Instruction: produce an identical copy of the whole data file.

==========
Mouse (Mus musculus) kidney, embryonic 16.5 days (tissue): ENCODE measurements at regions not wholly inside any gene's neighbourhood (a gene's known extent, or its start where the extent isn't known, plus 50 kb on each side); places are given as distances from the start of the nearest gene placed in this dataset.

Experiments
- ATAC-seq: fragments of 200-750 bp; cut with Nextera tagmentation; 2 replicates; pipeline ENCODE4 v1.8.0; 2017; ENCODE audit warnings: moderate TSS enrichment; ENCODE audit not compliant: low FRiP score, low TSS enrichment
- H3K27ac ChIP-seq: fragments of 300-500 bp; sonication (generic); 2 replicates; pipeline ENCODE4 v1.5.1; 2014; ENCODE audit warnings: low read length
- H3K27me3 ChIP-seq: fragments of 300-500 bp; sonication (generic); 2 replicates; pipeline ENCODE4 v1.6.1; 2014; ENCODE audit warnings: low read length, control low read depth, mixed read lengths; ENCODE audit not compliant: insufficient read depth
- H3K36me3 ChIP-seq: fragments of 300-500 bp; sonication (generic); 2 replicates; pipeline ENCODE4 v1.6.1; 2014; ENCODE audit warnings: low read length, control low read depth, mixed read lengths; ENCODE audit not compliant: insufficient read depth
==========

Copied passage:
Mouse (Mus musculus) kidney, embryonic 16.5 days (tissue): ENCODE measurements at regions not wholly inside any gene's neighbourhood (a gene's known extent, or its start where the extent isn't known, plus 50 kb on each side); places are given as distances from the start of the nearest gene placed in this dataset.

Experiments
- ATAC-seq: fragments of 200-750 bp; cut with Nextera tagmentation; 2 replicates; pipeline ENCODE4 v1.8.0; 2017; ENCODE audit warnings: moderate TSS enrichment; ENCODE audit not compliant: low FRiP score, low TSS enrichment
- H3K27ac ChIP-seq: fragments of 300-500 bp; sonication (generic); 2 replicates; pipeline ENCODE4 v1.5.1; 2014; ENCODE audit warnings: low read length
- H3K27me3 ChIP-seq: fragments of 300-500 bp; sonication (generic); 2 replicates; pipeline ENCODE4 v1.6.1; 2014; ENCODE audit warnings: low read length, control low read depth, mixed read lengths; ENCODE audit not compliant: insufficient read depth
- H3K36me3 ChIP-seq: fragments of 300-500 bp; sonication (generic); 2 replicates; pipeline ENCODE4 v1.6.1; 2014; ENCODE audit warnings: low read length, control low read depth, mixed read lengths; ENCODE audit not compliant: insufficient read depth